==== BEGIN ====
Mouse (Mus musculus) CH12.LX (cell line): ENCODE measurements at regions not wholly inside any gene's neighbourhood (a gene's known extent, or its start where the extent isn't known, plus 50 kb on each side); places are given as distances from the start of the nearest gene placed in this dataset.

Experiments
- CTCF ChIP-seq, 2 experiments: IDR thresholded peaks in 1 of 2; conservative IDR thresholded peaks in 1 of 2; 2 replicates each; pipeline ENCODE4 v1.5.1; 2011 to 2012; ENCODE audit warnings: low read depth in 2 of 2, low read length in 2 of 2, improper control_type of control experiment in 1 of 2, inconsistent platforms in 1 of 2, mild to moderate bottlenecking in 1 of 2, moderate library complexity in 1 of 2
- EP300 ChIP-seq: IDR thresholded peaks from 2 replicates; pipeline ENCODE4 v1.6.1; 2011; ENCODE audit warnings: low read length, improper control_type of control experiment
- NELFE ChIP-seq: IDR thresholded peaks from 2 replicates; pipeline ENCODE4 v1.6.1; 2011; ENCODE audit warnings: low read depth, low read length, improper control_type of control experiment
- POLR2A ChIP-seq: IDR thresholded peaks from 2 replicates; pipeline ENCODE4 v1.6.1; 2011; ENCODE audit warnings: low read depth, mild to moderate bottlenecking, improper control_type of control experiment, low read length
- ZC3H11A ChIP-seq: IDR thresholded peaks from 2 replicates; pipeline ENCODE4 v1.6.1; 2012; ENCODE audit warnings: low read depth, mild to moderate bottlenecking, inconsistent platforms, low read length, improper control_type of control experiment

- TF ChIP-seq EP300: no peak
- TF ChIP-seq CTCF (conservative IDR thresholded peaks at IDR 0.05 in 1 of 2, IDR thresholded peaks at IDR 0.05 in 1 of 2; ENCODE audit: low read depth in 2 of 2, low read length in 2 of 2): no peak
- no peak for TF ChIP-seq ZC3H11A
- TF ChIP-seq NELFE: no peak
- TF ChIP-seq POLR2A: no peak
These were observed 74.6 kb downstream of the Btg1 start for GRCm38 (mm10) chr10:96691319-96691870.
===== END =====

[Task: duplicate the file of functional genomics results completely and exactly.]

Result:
Mouse (Mus musculus) CH12.LX (cell line): ENCODE measurements at regions not wholly inside any gene's neighbourhood (a gene's known extent, or its start where the extent isn't known, plus 50 kb on each side); places are given as distances from the start of the nearest gene placed in this dataset.

Experiments
- CTCF ChIP-seq, 2 experiments: IDR thresholded peaks in 1 of 2; conservative IDR thresholded peaks in 1 of 2; 2 replicates each; pipeline ENCODE4 v1.5.1; 2011 to 2012; ENCODE audit warnings: low read depth in 2 of 2, low read length in 2 of 2, improper control_type of control experiment in 1 of 2, inconsistent platforms in 1 of 2, mild to moderate bottlenecking in 1 of 2, moderate library complexity in 1 of 2
- EP300 ChIP-seq: IDR thresholded peaks from 2 replicates; pipeline ENCODE4 v1.6.1; 2011; ENCODE audit warnings: low read length, improper control_type of control experiment
- NELFE ChIP-seq: IDR thresholded peaks from 2 replicates; pipeline ENCODE4 v1.6.1; 2011; ENCODE audit warnings: low read depth, low read length, improper control_type of control experiment
- POLR2A ChIP-seq: IDR thresholded peaks from 2 replicates; pipeline ENCODE4 v1.6.1; 2011; ENCODE audit warnings: low read depth, mild to moderate bottlenecking, improper control_type of control experiment, low read length
- ZC3H11A ChIP-seq: IDR thresholded peaks from 2 replicates; pipeline ENCODE4 v1.6.1; 2012; ENCODE audit warnings: low read depth, mild to moderate bottlenecking, inconsistent platforms, low read length, improper control_type of control experiment

- TF ChIP-seq EP300: no peak
- TF ChIP-seq CTCF (conservative IDR thresholded peaks at IDR 0.05 in 1 of 2, IDR thresholded peaks at IDR 0.05 in 1 of 2; ENCODE audit: low read depth in 2 of 2, low read length in 2 of 2): no peak
- no peak for TF ChIP-seq ZC3H11A
- TF ChIP-seq NELFE: no peak
- TF ChIP-seq POLR2A: no peak
These were observed 74.6 kb downstream of the Btg1 start for GRCm38 (mm10) chr10:96691319-96691870.